Evidence to the contrary notwithstanding, investors seem overly focused on dividend strategies, especially in times of low interest rates.
Despite the fact that financial theory has long held that dividend policy should be irrelevant to stock returns, one of the biggest trends in recent years has been individual investors rushing to buy dividend-paying stocks.
In some cases, it's a substitute for safer, but lower-yielding bonds. In others, it's because investors believe dividend-paying stocks are simply better investments. For example, the SPDR S&P Dividend ETF (SDY | A-71) now has $12.4 billion in assets under management, and the Vanguard High Dividend Yield ETF (VYM | A-94) has grown to about $8.6 billion.
With this recent popularity in mind, I thought it would be interesting to examine the difference in returns on the stocks within the S&P 500 that pay dividends and the ones that don't.
Through July 31, 2014, the average year-to-date return of the 425 dividend payers was 7.1 percent. The nondividend payers provided an average return of 8.1 percent, outperforming the dividend payers by 1 percentage point.
Looking at the last 12 months, the average return of the dividend payers was 24.1 percent, virtually identical to the average 24.0 percent return of the nondividend payers.
Keep in mind that high-dividend strategies are really value strategies, and over the long term, value stocks have produced higher returns than growth stocks. Also, of all the metrics generally used to value stocks (price-to-earnings, price-to-book market value, price-to-sales and price-to-cash flow), the dividend metric produces the smallest value premium.
The data in the table below shows the annual average returns from 1952-2013—the longest period for which data is available for all four metrics—for the highest 30 percent of stocks ranked by each value metric minus the annual average returns of the lowest 30 percent of stocks in that metric.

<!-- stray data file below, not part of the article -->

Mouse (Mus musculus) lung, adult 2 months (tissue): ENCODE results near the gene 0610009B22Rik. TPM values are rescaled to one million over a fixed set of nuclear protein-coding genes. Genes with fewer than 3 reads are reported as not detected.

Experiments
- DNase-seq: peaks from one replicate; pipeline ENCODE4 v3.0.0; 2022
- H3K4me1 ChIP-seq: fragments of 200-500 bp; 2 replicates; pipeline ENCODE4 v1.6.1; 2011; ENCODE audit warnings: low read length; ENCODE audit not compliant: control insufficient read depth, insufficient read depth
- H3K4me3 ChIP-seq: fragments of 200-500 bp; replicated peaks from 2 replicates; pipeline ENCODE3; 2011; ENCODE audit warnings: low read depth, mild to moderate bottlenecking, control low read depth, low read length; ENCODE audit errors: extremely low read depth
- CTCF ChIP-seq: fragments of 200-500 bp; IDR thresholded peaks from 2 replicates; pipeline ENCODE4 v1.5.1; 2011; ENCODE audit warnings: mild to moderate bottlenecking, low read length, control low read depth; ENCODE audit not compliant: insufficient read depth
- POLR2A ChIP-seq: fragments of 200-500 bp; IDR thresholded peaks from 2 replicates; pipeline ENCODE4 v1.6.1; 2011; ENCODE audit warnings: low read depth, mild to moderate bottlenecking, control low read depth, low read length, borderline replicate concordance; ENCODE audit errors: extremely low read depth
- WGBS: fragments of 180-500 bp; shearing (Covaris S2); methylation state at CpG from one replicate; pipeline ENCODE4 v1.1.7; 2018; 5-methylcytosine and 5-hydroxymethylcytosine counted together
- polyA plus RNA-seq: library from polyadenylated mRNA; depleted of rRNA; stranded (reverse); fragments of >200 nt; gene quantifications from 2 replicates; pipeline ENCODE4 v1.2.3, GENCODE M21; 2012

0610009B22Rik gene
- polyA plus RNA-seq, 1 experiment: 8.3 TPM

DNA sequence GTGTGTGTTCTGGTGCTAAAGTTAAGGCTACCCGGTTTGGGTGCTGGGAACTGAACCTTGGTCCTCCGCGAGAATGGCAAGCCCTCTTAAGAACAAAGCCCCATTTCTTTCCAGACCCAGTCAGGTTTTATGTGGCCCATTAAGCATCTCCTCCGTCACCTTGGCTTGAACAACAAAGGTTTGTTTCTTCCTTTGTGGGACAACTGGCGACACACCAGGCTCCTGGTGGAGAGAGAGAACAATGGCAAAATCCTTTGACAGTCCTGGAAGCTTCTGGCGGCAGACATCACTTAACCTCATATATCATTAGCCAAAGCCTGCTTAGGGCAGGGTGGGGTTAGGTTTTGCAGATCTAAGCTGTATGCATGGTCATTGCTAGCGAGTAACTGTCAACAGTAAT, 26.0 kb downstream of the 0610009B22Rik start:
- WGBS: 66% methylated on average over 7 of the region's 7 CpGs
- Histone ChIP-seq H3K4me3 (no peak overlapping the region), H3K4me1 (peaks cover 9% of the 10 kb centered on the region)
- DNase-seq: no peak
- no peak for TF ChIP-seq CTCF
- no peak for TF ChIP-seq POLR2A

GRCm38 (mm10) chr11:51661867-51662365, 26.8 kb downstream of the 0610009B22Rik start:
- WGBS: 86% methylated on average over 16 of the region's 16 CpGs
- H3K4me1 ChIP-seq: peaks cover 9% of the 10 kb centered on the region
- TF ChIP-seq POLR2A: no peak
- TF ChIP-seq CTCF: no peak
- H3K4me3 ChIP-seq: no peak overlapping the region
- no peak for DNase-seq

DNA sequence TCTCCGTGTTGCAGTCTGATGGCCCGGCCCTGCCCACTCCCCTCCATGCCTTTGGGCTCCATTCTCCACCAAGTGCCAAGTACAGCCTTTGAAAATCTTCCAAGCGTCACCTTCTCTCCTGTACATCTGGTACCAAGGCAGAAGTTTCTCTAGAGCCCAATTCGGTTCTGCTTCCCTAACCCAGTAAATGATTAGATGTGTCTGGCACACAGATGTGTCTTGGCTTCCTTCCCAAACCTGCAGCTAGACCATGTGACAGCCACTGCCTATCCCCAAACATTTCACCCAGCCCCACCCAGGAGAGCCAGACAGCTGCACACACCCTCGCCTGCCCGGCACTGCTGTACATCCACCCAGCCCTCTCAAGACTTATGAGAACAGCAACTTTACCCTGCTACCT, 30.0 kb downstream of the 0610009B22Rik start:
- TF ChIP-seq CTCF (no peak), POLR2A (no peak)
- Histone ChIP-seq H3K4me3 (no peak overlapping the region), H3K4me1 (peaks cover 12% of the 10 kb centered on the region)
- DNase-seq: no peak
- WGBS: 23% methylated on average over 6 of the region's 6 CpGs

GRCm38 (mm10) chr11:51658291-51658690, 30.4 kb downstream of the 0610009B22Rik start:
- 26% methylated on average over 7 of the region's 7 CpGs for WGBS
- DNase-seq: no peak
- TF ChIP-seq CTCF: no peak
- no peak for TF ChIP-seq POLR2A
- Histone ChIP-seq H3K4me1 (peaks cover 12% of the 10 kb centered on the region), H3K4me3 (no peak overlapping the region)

Note that the data is based on the total stock market. This matters because the P/B ratio is weaker in large-cap stocks, which dominate the total market. Data is from the Fama-French data series.
Annual Average Returns 1952-2013
|Value Metric||Average Annual
With the relationship among these value metrics in mind, let's take a look at the returns of SDY and VYM, both of which Morningstar categorizes as large value funds. We'll compare them with the return of the Vanguard Value ETF (VTV | A-95).
Year-to-date, SDY returned 2.8 percent and VYM returned 6.1 percent, an average return of 4.5 percent. VTX returned 5.8 percent, outperforming the average return of the other two ETFs by 1.3 percentage points. As another benchmark, the Dimensional Fund Advisors Large Cap Value Fund (DFLVX) returned 6.5 percent. (Full disclosure: My firm, Buckingham, recommends Dimensional funds in constructing client portfolios.)
Despite the lack of evidence or support from financial theory, investors seem to focus on dividend strategies, especially in times of low interest rates. This focus has led to less than optimal results.
Larry Swedroe is the director of research for the BAM Alliance, a community of more than 130 independent registered investment advisors throughout the country.